Wednesday, October 19, 2016

Internet Subscriptions vs. Internet Prescriptions

There’s something wrong with the way we’re interacting—largely with those around us but predominantly with ourselves. We live in a virtual society, one dominated by likes and followers and “friends” and…deep breath—the list goes on and on. Do we really understand though? Do we understand how terrifyingly harmful confiding in the illusive hideout of our devices can be? I’m not saying this in an effort to sound like an “old soul” and or simply to act as a contrarian member of our generation…I’m coming from a place of honesty—honesty with myself and, in an effort to rescue you from falling down the slippery slope that so many of us do, honesty with you too. 

Do you ever think about denotation versus connotation? It can really throw you for a loop. Say you’re looking at a television. Sure, we’ve come to know a rectangular device that displays moving, illuminated images as a “TV” (…it’s a bit more complicated than that, but you get the gist). The word used to define it (i.e. “television”) is the connotative definition, or its meaning in the context of our contemporary society; it only has the meaning that it has because we have given it—we have created—such meaning. Denotatively, however, what do we see? Like I said, it’s merely a “rectangular device that displays moving, illuminated images.” It’s often black. It often says “Samsung” or “LG” or “Dell” at the bottom…Sometimes it’s mounted on the wall, sometimes it sits freely on a stand of sorts. The list of surface details is endless. If someone from the 1500s miraculously and suddenly emerged in our current era, he or she would see the word “television” as nothing more than a meaningless combination of letters and, visually, would observe the surface features I mentioned but would be unable to conclude why? What? How?

Another example. 

A pixelated image of a…gun, let’s say. The image is pixelated, which lets us first know that it’s digital—virtual. The image is not real; it depicts something that we know connotatively as a gun (which, more deeply, is a symbol the prompts us to think of words like fear, danger, attack, death, and so on). However, the pixelation allows us to detach from ourselves and the subject—it emphasizes the virtual-ness, the lack of authenticity, of the image.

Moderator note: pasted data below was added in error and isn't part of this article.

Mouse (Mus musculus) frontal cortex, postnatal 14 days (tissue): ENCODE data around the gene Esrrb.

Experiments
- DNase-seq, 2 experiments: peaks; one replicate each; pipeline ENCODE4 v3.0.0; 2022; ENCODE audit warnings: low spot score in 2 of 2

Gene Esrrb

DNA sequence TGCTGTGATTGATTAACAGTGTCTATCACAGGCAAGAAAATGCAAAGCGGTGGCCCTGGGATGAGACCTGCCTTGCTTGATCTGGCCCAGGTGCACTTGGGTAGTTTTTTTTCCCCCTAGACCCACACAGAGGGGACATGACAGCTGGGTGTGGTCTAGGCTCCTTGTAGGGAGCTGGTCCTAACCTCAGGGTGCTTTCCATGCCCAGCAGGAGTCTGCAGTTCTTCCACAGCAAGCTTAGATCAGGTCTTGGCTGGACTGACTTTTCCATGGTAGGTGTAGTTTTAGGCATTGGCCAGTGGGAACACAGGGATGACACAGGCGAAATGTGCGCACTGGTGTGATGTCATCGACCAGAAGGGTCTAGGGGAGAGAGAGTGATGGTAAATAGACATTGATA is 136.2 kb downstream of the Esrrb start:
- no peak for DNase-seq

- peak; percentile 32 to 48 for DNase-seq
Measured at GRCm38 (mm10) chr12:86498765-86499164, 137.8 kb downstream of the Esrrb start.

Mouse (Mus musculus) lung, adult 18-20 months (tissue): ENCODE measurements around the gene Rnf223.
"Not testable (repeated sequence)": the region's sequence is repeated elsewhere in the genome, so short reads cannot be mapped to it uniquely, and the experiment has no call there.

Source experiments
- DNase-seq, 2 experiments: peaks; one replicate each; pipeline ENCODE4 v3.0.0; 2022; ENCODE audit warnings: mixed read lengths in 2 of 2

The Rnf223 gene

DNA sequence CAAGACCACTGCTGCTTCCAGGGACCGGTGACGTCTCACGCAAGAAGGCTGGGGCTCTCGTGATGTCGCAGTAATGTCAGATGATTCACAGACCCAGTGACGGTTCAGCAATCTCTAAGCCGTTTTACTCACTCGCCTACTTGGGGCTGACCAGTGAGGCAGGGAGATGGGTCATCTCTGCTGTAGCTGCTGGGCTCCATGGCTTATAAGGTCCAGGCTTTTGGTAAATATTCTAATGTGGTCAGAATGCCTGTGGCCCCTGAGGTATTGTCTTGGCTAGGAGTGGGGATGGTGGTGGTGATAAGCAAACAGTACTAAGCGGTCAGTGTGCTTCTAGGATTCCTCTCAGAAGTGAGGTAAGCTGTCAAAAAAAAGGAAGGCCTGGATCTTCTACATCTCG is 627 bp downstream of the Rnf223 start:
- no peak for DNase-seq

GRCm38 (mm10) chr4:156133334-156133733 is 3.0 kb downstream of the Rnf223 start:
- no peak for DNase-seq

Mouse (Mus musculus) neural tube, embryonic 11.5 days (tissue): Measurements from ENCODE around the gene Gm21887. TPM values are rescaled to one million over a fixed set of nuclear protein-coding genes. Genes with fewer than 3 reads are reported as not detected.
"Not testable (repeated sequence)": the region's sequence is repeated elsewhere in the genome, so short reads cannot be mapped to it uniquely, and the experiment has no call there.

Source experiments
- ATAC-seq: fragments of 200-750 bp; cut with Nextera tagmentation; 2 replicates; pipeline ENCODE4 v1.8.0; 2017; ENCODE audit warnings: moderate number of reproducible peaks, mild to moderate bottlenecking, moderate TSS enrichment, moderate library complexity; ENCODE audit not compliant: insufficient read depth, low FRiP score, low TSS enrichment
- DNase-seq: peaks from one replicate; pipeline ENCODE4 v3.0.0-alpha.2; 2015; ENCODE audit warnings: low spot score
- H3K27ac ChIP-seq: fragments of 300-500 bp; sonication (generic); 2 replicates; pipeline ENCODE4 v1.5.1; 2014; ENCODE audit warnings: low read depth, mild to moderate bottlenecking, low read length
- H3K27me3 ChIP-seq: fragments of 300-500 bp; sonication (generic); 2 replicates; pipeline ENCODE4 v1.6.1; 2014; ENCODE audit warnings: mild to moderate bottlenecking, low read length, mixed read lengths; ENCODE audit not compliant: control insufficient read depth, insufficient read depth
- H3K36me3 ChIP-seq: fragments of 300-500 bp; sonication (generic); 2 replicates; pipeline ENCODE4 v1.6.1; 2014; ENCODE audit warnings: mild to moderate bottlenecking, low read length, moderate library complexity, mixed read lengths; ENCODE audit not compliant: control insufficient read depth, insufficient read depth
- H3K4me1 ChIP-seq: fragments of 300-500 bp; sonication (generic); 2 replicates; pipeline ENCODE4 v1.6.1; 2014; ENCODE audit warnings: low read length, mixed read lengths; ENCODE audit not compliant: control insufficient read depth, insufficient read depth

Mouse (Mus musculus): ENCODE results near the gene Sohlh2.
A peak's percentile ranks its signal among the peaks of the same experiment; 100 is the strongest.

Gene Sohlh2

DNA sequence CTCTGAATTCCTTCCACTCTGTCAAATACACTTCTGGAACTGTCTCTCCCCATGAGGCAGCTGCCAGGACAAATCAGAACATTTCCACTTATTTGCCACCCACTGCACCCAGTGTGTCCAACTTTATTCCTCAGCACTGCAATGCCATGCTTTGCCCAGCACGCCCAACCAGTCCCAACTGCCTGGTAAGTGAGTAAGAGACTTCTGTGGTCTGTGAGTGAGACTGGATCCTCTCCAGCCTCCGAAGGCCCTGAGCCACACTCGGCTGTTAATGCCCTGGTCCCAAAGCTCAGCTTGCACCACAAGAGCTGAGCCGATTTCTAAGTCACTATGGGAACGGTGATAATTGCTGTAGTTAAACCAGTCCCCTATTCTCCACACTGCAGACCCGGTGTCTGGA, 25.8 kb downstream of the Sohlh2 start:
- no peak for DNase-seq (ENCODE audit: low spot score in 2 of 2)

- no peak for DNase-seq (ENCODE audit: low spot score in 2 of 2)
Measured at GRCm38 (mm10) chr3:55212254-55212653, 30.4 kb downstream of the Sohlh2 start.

We, the “lookers,” are alive—looking at this “image” on a screen. It’s an aesthetic appearance, an apparent one. We know that we are not physically or actually in danger by viewing such gun on the screen—especially from afar. Seeing it from a distance, we’re fairly unaffected. It’s an experience of sight, of viewing. There’s a kind of tension between seeing it from a distance and imaginatively seeing it up close. 

Hold on. 

Open up Instagram and begin scrolling. What do you see? A latte? A sunset? Two smiling faces? Why do you know what I’m talking about when I use these descriptions, these “labels” of sorts? Because, connotatively and societally, we’ve given meaning to such things to the point where there’s universal comprehension and interpretation of most visual spectacles we encounter in life. However, all of these “subjects” are fairly objective (the latte, sunset, and smiling faces). How about when we begin enter the realm of subjectivity? 

Again, open up Instagram.
What do you see this time?

These designations are not denotative. They are connotative but, more bluntly, they are judgmental—they’ve gained their connotation through the widespread judgements and ideals that our society possesses. Our job, as the users and main demographic that makes up such virtual society, is to be honest with ourselves. To recognize that the judgments we give to the things that we see are…bullshit, really. Just because a norm is widely understood or practiced by our society does not mean that it’s valid. Sure, it’s cliché but…beauty really is in the eye of the beholder.

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Photos are made up of pixels, just like words are made up of letters and matter is made up of atoms. Everything can be broken down…and broken down…and broken down. Including YOU—your confidence; your sense of reality; your ability to distinguish realness.Don’t let virtuality blind you from reality. Be a conscious-consumer. Be smart! Engage with the world and the things within it mindfully and with awareness. Don’t be a victim—you possess the control in this situation, so use it.

xx, Lib


  1. This blog post really get the thoughts going! in a good way!

  2. This blog post was amazing! it summed up so many of my thoughts in such a beautiful way :)